...In a lengthy article about the Reform Party controversy, Up Front stated that Manning and his followers were a pro-white organization that lacked the courage of its convictions. 'The Heritage Front threatened the cozy power position of the establishment which Preston Manning and his sycophants now enjoy.' The article featured a cartoon of a smiling Droege beating Preston Manning in a boxing ring."
Kinsella's loaded musings in this passage ignore a number of fundamental facts. Consider the following passage, from Preston Manning's The New Canada, referring to the resolutions reached by the party's April 1991 Assembly:
P. 273 (The New Canada):"The party had already committed itself to a "balanced and positive immigration policy," which rejected the use of racial criteria designed to maintain a French-English ethnic balance in Canada. At Saskatoon, delegates made clear their disapproval of any appeal to race or creed in setting immigration policy. They also declared their support of a policy "accepting the settlement of genuine refugees who find their way to Canada. (A "genuine refugee" was defined as "one who has a well-founded fear of persecution and qualifies under the requirements of the United Nations Convention.")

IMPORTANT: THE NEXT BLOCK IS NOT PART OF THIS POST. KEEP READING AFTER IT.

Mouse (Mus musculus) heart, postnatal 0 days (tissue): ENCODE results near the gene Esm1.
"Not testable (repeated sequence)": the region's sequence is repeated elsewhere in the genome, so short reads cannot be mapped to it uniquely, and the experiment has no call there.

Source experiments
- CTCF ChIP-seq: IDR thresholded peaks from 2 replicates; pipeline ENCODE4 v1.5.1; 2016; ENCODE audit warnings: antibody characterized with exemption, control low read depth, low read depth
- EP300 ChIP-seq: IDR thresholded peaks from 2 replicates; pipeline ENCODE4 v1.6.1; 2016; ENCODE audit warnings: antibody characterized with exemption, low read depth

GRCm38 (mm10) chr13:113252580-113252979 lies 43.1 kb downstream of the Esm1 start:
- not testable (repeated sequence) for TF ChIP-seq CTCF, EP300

It should be noted that the racial immigration policies the party rejected were actually originally drafted by Kinsella's own party, by the pen of Clifford Sifton.
However the Heritage Front could have drawn the conclusions they claimed to have drawn should be beyond anyone familiar with Reform party policy (actual Reform party policy, not the fictional Reform party policy hysterically concocted by its critics).